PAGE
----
Gay marriage is only recognized in a handful of states, which can cause some interesting legal problems when those couples move to another state. To date, six US states have legalized gay marriage and two more states will recognize same-sex marriages entered into in another state. Washington DC recognizes gay marriages and is expected to allow them soon, while California only recognizes the few marriages that were allowed to take place in that state before same sex marriage was voted down last November.
When two men who were legally married in Massachusetts in 2006 moved to Texas and later decided to file for divorce, they ran into a legal issue that state seemed ill-prepared to deal with. The Texas Attorney General stated that the two could not divorce in Texas, since they were not considered to be married while residing there. The couple could not simply divorce in MA since they were no longer residents. The problem is that, until they can legally divorce, they are still considered married in eight other states and in Washington DC.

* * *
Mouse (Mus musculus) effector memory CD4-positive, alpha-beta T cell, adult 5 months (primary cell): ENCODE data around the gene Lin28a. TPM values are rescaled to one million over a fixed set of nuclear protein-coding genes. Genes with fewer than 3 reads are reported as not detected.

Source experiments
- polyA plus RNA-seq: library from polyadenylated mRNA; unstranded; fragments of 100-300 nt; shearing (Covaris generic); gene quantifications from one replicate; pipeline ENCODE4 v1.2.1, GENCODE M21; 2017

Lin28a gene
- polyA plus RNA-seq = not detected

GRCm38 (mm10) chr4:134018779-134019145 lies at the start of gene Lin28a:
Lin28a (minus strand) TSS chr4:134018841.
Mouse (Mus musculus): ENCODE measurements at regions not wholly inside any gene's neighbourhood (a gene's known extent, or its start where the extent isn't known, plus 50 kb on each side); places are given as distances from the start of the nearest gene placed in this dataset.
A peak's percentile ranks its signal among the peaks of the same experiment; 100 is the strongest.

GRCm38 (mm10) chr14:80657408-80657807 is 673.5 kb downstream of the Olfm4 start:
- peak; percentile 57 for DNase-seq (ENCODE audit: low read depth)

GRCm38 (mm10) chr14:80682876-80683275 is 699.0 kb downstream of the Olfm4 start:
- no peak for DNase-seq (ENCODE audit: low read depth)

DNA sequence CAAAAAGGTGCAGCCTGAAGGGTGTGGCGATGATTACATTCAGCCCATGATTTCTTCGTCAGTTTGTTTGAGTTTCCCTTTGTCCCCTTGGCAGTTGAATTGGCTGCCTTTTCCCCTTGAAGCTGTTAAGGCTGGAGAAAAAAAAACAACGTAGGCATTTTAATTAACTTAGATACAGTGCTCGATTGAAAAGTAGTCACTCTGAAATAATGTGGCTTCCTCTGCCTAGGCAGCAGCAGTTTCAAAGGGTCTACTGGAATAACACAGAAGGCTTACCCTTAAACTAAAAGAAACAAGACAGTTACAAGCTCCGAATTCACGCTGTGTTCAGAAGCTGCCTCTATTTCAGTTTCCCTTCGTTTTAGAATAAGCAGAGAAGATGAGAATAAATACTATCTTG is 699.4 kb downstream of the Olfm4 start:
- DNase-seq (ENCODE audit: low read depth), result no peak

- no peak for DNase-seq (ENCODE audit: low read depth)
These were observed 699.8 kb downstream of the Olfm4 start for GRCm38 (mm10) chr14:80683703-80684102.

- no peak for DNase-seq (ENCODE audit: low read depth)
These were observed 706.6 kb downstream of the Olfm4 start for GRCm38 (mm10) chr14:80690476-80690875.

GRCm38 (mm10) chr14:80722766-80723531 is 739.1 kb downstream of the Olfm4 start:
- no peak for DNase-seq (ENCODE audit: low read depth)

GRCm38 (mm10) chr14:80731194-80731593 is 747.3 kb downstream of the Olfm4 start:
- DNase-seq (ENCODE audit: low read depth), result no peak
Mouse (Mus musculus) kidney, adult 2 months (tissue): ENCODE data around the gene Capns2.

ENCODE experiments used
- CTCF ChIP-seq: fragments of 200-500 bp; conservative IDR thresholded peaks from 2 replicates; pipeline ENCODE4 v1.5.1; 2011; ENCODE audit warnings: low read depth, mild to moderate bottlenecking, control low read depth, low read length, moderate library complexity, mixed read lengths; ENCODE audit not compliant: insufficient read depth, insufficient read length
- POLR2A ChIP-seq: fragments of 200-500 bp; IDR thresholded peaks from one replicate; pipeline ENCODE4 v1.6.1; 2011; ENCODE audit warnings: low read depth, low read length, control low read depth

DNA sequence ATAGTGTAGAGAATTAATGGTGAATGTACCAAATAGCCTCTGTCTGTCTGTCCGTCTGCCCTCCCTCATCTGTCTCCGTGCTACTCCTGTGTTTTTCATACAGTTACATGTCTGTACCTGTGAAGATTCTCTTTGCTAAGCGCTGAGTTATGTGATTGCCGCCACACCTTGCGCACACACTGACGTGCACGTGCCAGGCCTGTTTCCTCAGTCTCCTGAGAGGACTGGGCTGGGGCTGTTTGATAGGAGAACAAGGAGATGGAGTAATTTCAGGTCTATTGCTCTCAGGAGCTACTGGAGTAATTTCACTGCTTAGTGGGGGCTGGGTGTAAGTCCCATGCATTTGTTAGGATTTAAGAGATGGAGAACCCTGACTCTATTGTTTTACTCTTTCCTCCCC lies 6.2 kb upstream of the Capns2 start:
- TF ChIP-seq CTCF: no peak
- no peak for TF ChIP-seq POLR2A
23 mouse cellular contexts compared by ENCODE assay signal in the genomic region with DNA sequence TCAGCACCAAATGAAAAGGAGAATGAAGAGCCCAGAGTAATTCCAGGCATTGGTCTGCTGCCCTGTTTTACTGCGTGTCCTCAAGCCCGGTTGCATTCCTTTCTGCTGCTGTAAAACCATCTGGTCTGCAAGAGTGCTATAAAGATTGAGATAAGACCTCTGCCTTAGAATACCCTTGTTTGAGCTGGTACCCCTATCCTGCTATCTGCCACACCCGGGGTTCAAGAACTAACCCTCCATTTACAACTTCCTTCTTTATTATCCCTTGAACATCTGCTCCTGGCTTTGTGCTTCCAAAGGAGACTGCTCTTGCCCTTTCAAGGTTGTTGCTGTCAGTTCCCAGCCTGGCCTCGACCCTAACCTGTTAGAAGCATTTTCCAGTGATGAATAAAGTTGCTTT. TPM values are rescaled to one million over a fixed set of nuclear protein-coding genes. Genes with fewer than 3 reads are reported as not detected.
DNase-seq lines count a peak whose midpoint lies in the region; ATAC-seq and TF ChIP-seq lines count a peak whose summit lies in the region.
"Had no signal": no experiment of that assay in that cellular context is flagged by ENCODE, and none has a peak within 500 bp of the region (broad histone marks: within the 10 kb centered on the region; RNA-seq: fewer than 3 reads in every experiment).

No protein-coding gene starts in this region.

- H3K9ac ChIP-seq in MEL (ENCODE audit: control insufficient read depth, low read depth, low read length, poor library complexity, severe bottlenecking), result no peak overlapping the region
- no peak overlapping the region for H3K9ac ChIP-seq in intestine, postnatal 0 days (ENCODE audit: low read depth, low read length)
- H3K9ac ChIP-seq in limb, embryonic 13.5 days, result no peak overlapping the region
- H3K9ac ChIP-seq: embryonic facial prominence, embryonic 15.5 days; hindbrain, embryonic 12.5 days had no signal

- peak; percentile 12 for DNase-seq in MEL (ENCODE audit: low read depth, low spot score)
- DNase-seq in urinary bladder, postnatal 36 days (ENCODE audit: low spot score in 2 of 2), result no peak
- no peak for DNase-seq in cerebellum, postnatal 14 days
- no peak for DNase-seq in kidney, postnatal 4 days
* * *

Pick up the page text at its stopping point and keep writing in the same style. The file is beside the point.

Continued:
One Texas judge viewed this as a discriminatory hardship, and ruled that the state should recognize the marriage for the limited purpose of divorce. The ruling is not expected to stand.
The Defense of Marriage Act gives states the option of refusing to recognize same-sex marriages that were legally performed in other states. As long as this is the case, issues like these will become more commonplace.
If you are considering divorce, please contact our firm for expert, compassionate legal counsel.
You can find out more about this topic at Obama owes gays more support.